Here’s how Nova Delphini 2013 appeared in a photograph taken August 16 through a 12-inch telescope. // Efrain Morales Rivera
On August 14, Japanese amateur astronomer Koichi Itagaki discovered an exploding star within the boundaries of the constellation Delphinus the Dolphin. Now known as Nova Delphini 2013, the object has brightened since its discovery. At that time, it was a little fainter than the dimmest star the human eye can see. Now, however, it lies within range of naked eyes from a dark site. And even from suburban locations, observers using binoculars or small telescopes can see the star easily.
The word nova is Latin, and it means “new.” Thousands of years ago, pre-telescopic observers referred to such objects as stella novae — “new stars.” These objects appeared to the naked eye, seemingly out of nowhere, and then faded back to invisibility after days, weeks, or sometimes months.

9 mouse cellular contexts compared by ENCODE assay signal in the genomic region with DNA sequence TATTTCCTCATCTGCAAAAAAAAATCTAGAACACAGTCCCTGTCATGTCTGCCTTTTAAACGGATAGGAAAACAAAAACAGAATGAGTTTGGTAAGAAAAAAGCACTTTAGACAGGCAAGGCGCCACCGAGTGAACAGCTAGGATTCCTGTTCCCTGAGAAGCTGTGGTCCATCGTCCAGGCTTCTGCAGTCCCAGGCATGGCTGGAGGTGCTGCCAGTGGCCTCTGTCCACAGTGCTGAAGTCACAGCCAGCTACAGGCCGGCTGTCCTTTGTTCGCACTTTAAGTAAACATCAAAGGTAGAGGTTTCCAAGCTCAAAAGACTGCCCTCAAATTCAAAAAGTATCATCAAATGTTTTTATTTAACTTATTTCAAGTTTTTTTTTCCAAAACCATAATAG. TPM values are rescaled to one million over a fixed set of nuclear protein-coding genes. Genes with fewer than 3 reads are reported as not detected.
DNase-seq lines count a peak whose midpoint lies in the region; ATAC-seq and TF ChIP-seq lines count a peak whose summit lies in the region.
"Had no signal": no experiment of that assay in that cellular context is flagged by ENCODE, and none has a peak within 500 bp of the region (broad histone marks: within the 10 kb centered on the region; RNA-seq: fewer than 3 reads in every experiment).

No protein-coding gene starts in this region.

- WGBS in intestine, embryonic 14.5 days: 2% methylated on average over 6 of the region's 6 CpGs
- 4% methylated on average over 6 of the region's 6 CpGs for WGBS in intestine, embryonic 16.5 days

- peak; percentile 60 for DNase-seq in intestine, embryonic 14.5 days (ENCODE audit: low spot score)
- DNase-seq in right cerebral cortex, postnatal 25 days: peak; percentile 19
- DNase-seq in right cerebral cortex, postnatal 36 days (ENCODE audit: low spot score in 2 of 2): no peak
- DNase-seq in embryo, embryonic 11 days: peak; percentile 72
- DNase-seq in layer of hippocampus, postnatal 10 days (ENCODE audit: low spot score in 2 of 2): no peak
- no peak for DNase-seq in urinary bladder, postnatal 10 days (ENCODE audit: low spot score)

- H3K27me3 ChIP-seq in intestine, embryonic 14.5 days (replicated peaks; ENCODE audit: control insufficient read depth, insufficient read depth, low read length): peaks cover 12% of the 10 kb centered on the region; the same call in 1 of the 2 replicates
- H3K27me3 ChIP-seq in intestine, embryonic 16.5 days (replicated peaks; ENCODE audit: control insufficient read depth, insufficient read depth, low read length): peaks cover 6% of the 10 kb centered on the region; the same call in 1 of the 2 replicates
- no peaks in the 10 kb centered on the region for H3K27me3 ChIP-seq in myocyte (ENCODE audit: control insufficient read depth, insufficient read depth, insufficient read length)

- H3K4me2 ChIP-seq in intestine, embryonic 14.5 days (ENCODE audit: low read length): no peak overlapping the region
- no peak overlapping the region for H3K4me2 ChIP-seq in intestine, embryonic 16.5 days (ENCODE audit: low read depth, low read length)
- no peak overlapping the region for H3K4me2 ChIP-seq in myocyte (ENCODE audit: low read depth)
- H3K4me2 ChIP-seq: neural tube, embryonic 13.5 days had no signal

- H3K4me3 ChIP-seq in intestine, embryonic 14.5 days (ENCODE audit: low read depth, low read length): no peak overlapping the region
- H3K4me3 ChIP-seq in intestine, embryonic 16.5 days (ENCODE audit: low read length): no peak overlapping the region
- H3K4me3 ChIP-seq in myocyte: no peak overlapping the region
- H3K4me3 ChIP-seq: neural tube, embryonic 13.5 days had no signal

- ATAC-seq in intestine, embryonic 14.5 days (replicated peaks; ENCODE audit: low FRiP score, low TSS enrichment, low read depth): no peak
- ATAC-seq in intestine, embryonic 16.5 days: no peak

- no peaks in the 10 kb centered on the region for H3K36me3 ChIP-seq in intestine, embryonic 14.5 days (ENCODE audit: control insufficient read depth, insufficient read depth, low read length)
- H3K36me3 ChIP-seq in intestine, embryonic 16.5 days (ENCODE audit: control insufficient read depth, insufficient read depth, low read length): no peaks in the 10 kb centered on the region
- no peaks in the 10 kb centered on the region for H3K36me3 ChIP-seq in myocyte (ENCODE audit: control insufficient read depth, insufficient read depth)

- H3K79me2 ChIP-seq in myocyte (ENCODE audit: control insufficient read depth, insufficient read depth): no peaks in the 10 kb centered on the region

The red cross on this star chart indicates the position of Nova Delphini 2013. At this time of year, the constellation Delphinus is in the sky all night long. // Astronomy: Richard Talcott and Roen Kelly
Today astronomers know that a nova is an explosion that results when hydrogen from a nearby star builds up around a white dwarf — the Earth-sized core of a star that once created energy the same way our Sun does. The hydrogen eventually explodes and causes the star to brighten by millions or even billions of times, often outshining the entire galaxy that houses it.
Currently, Nova Delphini 2013 is shining between magnitude 4.5 and magnitude 5.0, which makes it a bit brighter than the faintest star in the Little Dipper star figure. So if you can see all the stars in the Little Dipper from your observing location, you’ll be able to see the nova. That said, binoculars will help a lot.